Long Island’s harsh climate is often responsible for severe damage to landscape plants. Winter sun, wind, and cold temperatures can bleach and desiccate evergreen foliage, damage bark, and injure or kill branches, flowerbuds, and roots. Snow and ice can break branches and topple entire trees. Salt used for deicing streets, sidewalks, and parking lots is harmful to landscape plantings. Winter food shortages force rodents and deer to feed on bark, twigs, flowerbuds, and foliage, injuring and sometimes killing trees and shrubs. All is not bleak, however, as landscape plants can be protected to minimize some of this injury.

Cold damage

Cold temperatures can damage plants in several ways. Plants that are not hardy in Long Island will be killed or injured during the winter unless protected in a microclimate. Injury is more prevalent and more severe when low temperatures occur in early fall or late spring, when there is little or no snow cover during the winter or when low temperatures are of prolonged duration. Pronounced fluctuations in temperature can be extremely detrimental to plants throughout the fall, winter, or spring.

Sun scald

Sun scald is characterized by elongated, sunken, dried, or cracked areas of dead bark, usually on the south or southwest side of a tree. On cold winter days, the sun can heat up bark to the point where cambial activity is stimulated. When the sun is blocked by a cloud, hill, or building, bark temperature drops rapidly, killing the active tissue.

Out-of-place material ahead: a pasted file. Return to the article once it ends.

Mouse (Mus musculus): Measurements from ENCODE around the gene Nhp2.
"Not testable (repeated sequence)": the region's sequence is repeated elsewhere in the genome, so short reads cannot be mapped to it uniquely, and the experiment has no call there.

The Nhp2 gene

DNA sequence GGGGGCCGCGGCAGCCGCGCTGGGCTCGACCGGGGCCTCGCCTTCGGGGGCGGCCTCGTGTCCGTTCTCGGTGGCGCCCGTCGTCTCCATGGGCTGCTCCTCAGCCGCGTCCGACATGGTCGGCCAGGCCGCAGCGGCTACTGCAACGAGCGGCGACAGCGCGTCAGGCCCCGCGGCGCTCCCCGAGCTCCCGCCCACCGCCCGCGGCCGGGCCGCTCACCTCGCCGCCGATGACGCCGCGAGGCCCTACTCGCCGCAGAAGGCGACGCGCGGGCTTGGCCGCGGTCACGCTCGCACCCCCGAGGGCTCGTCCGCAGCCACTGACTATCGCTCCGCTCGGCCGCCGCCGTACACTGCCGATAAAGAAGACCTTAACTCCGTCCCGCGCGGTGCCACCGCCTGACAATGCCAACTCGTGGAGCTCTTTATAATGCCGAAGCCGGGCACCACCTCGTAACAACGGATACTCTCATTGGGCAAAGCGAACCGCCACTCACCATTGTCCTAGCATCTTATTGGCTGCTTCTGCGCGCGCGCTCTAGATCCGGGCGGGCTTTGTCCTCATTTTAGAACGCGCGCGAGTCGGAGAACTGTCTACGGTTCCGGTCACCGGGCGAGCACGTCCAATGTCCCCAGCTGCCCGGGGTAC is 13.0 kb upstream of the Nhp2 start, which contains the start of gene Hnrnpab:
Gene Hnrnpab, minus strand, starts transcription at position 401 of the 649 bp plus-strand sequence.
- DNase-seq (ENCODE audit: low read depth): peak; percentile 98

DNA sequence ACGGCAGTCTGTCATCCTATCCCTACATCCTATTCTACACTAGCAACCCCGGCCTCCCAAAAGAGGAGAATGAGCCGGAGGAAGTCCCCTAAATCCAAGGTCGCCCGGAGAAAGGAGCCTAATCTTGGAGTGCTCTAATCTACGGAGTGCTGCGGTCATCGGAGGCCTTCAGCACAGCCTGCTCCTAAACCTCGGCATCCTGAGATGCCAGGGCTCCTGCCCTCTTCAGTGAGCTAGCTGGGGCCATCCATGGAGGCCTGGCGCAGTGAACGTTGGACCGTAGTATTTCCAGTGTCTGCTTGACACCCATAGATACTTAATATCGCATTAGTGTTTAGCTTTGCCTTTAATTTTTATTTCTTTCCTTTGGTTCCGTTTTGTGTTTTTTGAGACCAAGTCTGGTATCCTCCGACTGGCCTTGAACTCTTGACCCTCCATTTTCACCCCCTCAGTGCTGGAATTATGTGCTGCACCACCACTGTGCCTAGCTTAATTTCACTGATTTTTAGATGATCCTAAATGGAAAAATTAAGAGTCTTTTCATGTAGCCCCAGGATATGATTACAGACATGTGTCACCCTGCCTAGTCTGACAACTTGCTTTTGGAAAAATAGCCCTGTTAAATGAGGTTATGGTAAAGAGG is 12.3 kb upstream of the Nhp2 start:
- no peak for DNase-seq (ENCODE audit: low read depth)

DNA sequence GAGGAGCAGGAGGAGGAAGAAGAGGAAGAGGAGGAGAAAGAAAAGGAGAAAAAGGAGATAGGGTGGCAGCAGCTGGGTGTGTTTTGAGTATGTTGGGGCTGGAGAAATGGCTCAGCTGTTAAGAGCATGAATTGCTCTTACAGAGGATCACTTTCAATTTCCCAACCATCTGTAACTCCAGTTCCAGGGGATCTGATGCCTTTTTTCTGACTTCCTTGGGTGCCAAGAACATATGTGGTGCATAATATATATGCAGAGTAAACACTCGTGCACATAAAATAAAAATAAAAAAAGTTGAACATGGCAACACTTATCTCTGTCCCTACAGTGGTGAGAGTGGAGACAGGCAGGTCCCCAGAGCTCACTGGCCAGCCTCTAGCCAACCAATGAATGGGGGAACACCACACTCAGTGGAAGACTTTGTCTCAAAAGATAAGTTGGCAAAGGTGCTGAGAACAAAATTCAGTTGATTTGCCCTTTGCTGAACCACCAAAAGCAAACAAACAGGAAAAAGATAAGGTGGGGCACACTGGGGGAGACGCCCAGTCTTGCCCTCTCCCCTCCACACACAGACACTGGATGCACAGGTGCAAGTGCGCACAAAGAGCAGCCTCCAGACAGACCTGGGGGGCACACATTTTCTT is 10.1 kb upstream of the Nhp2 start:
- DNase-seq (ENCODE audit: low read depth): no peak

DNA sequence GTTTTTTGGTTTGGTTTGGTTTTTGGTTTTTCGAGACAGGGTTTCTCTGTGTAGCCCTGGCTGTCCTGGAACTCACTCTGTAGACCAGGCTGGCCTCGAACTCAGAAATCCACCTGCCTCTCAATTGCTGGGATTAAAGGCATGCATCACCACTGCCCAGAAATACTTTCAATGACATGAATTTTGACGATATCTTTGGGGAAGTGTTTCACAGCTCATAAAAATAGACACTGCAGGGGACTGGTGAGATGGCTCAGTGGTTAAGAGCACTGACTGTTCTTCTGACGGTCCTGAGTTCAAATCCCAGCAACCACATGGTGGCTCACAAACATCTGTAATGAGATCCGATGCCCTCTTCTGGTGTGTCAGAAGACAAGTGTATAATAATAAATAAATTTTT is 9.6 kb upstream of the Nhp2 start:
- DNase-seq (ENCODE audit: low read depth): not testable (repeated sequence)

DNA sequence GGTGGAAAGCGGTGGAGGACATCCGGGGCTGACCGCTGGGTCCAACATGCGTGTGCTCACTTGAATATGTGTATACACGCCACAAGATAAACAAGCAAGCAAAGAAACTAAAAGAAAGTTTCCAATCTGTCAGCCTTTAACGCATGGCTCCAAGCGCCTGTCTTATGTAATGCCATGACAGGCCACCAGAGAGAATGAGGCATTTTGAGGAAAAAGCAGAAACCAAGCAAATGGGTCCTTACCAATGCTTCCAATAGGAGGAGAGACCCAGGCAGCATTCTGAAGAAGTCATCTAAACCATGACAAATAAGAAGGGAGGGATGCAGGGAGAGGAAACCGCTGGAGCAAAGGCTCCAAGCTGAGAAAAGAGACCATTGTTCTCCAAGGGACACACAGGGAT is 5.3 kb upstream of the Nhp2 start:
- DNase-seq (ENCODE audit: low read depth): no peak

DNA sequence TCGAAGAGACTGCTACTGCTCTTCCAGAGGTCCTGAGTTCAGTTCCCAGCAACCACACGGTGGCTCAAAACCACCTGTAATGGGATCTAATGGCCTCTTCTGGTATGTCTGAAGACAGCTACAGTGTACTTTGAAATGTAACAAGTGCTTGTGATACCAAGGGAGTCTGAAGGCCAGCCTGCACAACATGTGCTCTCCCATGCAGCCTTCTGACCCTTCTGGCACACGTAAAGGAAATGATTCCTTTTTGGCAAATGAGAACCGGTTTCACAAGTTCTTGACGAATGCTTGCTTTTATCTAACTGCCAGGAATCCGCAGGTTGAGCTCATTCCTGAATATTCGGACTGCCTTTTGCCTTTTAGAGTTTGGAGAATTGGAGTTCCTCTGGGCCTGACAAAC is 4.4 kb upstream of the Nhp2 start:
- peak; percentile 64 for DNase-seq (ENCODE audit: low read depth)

Young trees, newly planted trees, and thin-barked trees (cherry, crabapple, honey locust, linden, maple, mountain ash, plum) are most susceptible to sun scald. Trees that have been pruned to raise the lower branches, or transplanted from a shady to a sunny location are also sensitive because the lower trunk is no longer shaded. Older trees are less subject to sun scald because the thicker bark can insulate dormant tissue from the sun’s heat ensuring the tissue will remain dormant and cold hardy.

Sun scald can be prevented by wrapping the trunk with a commercial tree wrap, plastic tree guards, or any other light-colored material. The wrap will reflect the sun and keep the bark at a more constant temperature. Put the wrap on in the fall and remove it in the spring after the last frost. Newly planted trees should be wrapped for at least two winters and thin-barked species up to five winters or more.

To repair sun scald damage, cut the dead bark back to live tissue with a sharp knife, following the general shape of the wound, rounding off any sharp corners to facilitate healing (Figure 1). Wrap the trunk in subsequent winters to prevent further damage. Do not use a wound dressing. Spraying the area with a fungicide may help prevent fungal infection of the wound.